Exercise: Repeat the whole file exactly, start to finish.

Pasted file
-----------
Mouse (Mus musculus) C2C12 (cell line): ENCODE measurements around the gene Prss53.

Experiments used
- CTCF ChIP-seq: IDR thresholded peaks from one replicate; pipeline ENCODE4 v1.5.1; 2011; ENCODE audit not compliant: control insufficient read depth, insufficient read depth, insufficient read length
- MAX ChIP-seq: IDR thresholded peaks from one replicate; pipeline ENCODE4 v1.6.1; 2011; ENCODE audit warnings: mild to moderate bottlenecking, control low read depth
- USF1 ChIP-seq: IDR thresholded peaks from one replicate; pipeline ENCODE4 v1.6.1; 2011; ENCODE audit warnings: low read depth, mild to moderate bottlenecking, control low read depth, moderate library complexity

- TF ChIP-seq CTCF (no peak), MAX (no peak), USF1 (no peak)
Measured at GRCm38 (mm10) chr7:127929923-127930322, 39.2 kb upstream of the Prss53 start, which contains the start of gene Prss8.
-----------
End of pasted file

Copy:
Mouse (Mus musculus) C2C12 (cell line): ENCODE measurements around the gene Prss53.

Experiments used
- CTCF ChIP-seq: IDR thresholded peaks from one replicate; pipeline ENCODE4 v1.5.1; 2011; ENCODE audit not compliant: control insufficient read depth, insufficient read depth, insufficient read length
- MAX ChIP-seq: IDR thresholded peaks from one replicate; pipeline ENCODE4 v1.6.1; 2011; ENCODE audit warnings: mild to moderate bottlenecking, control low read depth
- USF1 ChIP-seq: IDR thresholded peaks from one replicate; pipeline ENCODE4 v1.6.1; 2011; ENCODE audit warnings: low read depth, mild to moderate bottlenecking, control low read depth, moderate library complexity

- TF ChIP-seq CTCF (no peak), MAX (no peak), USF1 (no peak)
Measured at GRCm38 (mm10) chr7:127929923-127930322, 39.2 kb upstream of the Prss53 start, which contains the start of gene Prss8.